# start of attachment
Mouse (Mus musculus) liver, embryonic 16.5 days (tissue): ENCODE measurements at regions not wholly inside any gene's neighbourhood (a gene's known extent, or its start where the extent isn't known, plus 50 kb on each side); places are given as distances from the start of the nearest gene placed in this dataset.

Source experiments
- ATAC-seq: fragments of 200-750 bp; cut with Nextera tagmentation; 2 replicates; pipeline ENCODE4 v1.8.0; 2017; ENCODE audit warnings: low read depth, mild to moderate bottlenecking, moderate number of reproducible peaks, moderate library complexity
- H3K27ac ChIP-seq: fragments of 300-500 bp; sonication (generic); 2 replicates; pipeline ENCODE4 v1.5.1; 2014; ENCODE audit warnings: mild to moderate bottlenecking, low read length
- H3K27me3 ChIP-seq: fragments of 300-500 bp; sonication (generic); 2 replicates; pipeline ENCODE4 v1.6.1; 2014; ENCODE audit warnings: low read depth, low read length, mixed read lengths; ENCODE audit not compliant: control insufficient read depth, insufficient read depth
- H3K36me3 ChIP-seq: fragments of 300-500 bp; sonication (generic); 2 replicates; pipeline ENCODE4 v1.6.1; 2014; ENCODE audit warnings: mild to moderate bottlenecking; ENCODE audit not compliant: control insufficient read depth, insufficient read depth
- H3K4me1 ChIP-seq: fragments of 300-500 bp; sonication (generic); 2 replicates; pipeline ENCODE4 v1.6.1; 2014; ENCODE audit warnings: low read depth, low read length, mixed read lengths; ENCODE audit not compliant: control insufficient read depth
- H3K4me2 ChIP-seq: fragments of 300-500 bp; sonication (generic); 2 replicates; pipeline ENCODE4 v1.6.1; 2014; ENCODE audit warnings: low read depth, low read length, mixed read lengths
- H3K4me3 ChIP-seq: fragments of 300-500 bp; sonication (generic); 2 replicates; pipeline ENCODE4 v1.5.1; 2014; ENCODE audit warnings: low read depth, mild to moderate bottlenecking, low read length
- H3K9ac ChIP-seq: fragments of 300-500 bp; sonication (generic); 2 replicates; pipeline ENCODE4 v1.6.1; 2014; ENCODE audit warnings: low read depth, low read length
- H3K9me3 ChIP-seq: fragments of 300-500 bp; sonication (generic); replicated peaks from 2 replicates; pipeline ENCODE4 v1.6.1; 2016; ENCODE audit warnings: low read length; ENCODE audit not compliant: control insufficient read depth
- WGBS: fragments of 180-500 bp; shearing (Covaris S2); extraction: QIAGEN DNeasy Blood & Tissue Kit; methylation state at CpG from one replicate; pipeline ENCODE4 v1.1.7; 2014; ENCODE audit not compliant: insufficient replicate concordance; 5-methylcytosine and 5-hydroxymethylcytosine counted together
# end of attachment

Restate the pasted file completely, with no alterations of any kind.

Mouse (Mus musculus) liver, embryonic 16.5 days (tissue): ENCODE measurements at regions not wholly inside any gene's neighbourhood (a gene's known extent, or its start where the extent isn't known, plus 50 kb on each side); places are given as distances from the start of the nearest gene placed in this dataset.

Source experiments
- ATAC-seq: fragments of 200-750 bp; cut with Nextera tagmentation; 2 replicates; pipeline ENCODE4 v1.8.0; 2017; ENCODE audit warnings: low read depth, mild to moderate bottlenecking, moderate number of reproducible peaks, moderate library complexity
- H3K27ac ChIP-seq: fragments of 300-500 bp; sonication (generic); 2 replicates; pipeline ENCODE4 v1.5.1; 2014; ENCODE audit warnings: mild to moderate bottlenecking, low read length
- H3K27me3 ChIP-seq: fragments of 300-500 bp; sonication (generic); 2 replicates; pipeline ENCODE4 v1.6.1; 2014; ENCODE audit warnings: low read depth, low read length, mixed read lengths; ENCODE audit not compliant: control insufficient read depth, insufficient read depth
- H3K36me3 ChIP-seq: fragments of 300-500 bp; sonication (generic); 2 replicates; pipeline ENCODE4 v1.6.1; 2014; ENCODE audit warnings: mild to moderate bottlenecking; ENCODE audit not compliant: control insufficient read depth, insufficient read depth
- H3K4me1 ChIP-seq: fragments of 300-500 bp; sonication (generic); 2 replicates; pipeline ENCODE4 v1.6.1; 2014; ENCODE audit warnings: low read depth, low read length, mixed read lengths; ENCODE audit not compliant: control insufficient read depth
- H3K4me2 ChIP-seq: fragments of 300-500 bp; sonication (generic); 2 replicates; pipeline ENCODE4 v1.6.1; 2014; ENCODE audit warnings: low read depth, low read length, mixed read lengths
- H3K4me3 ChIP-seq: fragments of 300-500 bp; sonication (generic); 2 replicates; pipeline ENCODE4 v1.5.1; 2014; ENCODE audit warnings: low read depth, mild to moderate bottlenecking, low read length
- H3K9ac ChIP-seq: fragments of 300-500 bp; sonication (generic); 2 replicates; pipeline ENCODE4 v1.6.1; 2014; ENCODE audit warnings: low read depth, low read length
- H3K9me3 ChIP-seq: fragments of 300-500 bp; sonication (generic); replicated peaks from 2 replicates; pipeline ENCODE4 v1.6.1; 2016; ENCODE audit warnings: low read length; ENCODE audit not compliant: control insufficient read depth
- WGBS: fragments of 180-500 bp; shearing (Covaris S2); extraction: QIAGEN DNeasy Blood & Tissue Kit; methylation state at CpG from one replicate; pipeline ENCODE4 v1.1.7; 2014; ENCODE audit not compliant: insufficient replicate concordance; 5-methylcytosine and 5-hydroxymethylcytosine counted together